Regular AAPPS/P-Coy (advice to the uninitiated needed)

Discussion in 'Officers' started by brave-coward, Mar 28, 2007.

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  1. Firstly I am aware that a great deal has been written on this subject, however...

    I have a few questions on the whole (regular) P-Coy process. I approach this from a non-infantry background, therefore apologies if some of the questions are a bit basic. (I have looked at the official army P-Coy website and as many of the previous post I could find.)

    Firstly I am aware that there are a number of pre-P-Coy 'beat-up' courses, can anyone tell me if there is any real difference between them, which provide better or worse preparation for P-Coy? (my cap-badge does not run one).

    Secondly kit, is it a case of issue kit only? If not, any recommendations for boots etc? Anything other than the obvious; C95, webbing, bergan, PT kit etc, required?

    Thirdly, the obvious one, fitness training and other preparation. Has anybody used the Adrian Weale Fighting Fit Book and then done P-Coy? Was it adequate? Has anybody recently done P-Coy in their late 20s/early 30s, how did you find it? Also any advice on training for heights/the trainasium, clearly its not the sort of thing most of us have access to!

    Finally, any good advice from anyone who has done P-Coy recently relevent and useful to a non-infanteer. I had considered approaching one of the co-located infantry Bns with a view to joining in some battle-PT/assault course training however this may not be possible and I imagine will be covered in any pre-P-Coy course anyway.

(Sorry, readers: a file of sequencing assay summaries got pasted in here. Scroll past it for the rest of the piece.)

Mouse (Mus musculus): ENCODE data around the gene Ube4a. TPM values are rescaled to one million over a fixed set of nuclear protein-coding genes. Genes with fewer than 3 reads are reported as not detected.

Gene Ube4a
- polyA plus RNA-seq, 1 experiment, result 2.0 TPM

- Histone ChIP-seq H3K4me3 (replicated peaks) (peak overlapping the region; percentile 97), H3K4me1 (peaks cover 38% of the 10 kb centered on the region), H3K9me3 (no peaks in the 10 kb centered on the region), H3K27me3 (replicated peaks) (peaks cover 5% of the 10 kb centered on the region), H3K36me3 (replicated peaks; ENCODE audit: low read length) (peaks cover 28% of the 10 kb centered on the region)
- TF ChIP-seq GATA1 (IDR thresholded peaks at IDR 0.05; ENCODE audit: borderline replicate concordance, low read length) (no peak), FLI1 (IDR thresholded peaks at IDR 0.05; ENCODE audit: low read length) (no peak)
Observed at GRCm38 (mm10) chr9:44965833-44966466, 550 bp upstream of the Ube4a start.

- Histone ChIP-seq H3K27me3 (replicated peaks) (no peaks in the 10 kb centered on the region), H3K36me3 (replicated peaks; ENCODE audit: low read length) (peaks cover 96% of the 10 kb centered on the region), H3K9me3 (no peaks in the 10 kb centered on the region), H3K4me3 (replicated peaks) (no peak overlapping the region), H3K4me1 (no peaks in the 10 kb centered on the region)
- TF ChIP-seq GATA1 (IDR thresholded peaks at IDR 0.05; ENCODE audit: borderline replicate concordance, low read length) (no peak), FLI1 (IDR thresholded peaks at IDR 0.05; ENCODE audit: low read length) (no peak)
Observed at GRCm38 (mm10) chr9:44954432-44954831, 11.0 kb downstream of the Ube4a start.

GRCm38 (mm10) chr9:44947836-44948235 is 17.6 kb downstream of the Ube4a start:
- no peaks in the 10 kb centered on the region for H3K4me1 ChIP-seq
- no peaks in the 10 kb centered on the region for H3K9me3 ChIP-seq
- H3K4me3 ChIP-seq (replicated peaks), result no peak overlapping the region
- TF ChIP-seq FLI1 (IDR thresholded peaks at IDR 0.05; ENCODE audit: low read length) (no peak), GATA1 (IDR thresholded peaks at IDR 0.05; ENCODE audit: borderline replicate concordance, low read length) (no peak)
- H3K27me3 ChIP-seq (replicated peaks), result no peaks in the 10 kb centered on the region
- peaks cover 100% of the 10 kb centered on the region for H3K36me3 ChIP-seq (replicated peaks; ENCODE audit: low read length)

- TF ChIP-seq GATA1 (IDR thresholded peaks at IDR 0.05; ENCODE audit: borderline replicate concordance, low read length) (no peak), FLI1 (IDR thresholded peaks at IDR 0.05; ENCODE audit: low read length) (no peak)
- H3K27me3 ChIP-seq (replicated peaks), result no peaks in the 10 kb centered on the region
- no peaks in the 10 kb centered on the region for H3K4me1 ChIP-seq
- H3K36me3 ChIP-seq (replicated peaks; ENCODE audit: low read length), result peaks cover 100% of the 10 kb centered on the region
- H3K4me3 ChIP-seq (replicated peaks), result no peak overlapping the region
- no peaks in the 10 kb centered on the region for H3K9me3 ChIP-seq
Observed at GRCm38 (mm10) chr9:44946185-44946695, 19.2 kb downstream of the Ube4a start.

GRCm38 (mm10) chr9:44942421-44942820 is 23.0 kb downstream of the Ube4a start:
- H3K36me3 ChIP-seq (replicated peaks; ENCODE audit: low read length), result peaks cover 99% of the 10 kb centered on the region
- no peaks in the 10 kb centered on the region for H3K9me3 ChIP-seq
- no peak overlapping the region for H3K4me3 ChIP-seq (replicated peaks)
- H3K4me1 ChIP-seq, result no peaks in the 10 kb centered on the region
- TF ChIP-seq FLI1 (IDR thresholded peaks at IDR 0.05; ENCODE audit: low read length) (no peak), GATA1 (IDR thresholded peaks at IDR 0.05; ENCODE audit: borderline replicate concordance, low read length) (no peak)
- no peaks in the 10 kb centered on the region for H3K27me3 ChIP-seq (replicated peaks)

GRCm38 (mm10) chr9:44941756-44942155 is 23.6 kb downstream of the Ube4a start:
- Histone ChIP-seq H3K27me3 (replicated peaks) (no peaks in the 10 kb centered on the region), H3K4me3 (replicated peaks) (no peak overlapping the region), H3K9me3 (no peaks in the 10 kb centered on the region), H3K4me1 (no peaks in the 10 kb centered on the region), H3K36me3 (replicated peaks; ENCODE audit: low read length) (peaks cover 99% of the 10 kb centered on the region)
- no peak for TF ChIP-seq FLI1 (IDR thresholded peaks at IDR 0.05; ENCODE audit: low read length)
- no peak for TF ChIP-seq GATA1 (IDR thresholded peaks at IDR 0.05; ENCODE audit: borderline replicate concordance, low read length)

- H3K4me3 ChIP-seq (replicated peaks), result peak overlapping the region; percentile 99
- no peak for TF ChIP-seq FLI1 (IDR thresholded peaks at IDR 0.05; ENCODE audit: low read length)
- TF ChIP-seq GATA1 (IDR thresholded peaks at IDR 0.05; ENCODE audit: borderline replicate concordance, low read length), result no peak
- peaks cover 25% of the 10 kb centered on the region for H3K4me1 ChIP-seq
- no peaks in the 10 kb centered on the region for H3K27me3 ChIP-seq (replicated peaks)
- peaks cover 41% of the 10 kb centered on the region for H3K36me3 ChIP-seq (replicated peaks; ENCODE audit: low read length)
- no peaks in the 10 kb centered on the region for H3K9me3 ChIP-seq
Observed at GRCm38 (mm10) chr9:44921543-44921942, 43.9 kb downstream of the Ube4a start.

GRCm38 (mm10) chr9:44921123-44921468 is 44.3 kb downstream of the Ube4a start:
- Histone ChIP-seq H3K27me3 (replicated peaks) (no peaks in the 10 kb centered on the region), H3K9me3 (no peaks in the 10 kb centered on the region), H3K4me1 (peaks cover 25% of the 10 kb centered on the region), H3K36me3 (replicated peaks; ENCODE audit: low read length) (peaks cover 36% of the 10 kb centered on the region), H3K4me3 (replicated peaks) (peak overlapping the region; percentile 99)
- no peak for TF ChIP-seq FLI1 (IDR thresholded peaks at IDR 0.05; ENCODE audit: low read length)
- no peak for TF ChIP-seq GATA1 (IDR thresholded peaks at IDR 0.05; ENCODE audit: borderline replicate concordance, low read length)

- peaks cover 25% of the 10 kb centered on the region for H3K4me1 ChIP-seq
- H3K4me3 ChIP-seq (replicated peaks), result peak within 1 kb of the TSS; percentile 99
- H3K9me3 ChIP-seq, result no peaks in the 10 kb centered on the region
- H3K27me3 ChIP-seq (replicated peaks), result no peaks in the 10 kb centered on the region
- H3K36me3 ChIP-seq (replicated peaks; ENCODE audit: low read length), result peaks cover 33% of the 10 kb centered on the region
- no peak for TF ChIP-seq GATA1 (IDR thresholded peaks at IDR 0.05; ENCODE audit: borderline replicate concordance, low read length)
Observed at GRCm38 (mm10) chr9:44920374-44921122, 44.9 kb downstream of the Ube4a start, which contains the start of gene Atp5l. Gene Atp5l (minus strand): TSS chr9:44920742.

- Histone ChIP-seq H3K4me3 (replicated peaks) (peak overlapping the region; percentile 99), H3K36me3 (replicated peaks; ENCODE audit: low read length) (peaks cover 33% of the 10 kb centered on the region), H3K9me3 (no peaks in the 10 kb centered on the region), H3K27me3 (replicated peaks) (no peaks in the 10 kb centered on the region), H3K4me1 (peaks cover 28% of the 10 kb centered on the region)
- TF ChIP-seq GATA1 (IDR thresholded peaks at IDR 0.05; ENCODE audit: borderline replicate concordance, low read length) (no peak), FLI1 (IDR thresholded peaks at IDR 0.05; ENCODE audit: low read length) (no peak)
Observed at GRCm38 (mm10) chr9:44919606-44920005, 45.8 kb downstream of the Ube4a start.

Also I understand that more is expected of officers, can anyone expand on this?

    I appreciate there are quite a lot of questions here, but all good advice is gratefully recieved.

    Thanks
     
  2. cpunk

    cpunk LE Moderator

    They key to all physically arduous courses in the Armed Forces is in a positive mental attitude as much as physical fitness. If you follow the advice in 'Fighting Fit' it will get you fit enough but that is a necessary conditon, not a sufficient one. You would be well advised to do one of the pre-para courses beforehand. Back in the day, the 9 Sqn RE course was thought to be too destructive, the 7 RHA course about right, though that may have changed.

    IIRC, it was issue kit only, though plenty of extra sets of PT shirts, trousers and socks constituted an advantage.
     
  3. I did AAPPS last year and completed it without having done any of the various 'beat-ups.' From my experience as long as you lead a fairly active lifestyle, play sport fairly regularly and are able to pass the CFT and PFT without any trouble then you should be ok.
    There are many arguments for and against doing the 'beat-ups' the principle ones being that if you do not attempt them then you will have no idea what you are going to be faced with, however on the other hand if you do attempt these courses then unless you are very fit with a good recovery time you will be attempting P Coy whilst already physically fatigued.
    As cpunk has said a lot is about mental attitude and being able to block out the pain and exhaustion and keep on driving. As an officer it can be easier to remain motivated as the fear of 'losing face' in front of the men by not completing an event is quite often greater than the fear of failing the course by voluntarily pulling off. I found that being determined not to drop out of an event unless all of the men had already withdrawn was a ket factor in helping me to complete the course.
    Essentially, always take all of the shouting and screaming on the chin, stay with the group and track back to motivate weaker members of the group, and react to words of command and you should be fine.
     
  4. Thanks for the advice. I fully take on board the points about mental attitude as well as just physical fitness.

    Does anyone know what the "normal" upper age is for successful applicants?

    Also, what happens on the course between PT sessions? I understand that on the Commando Course you are taught "commando tactics" does something similar happen on the AAPPS? If not, is there any military/infantry training (as distinct from PT) on the course at all?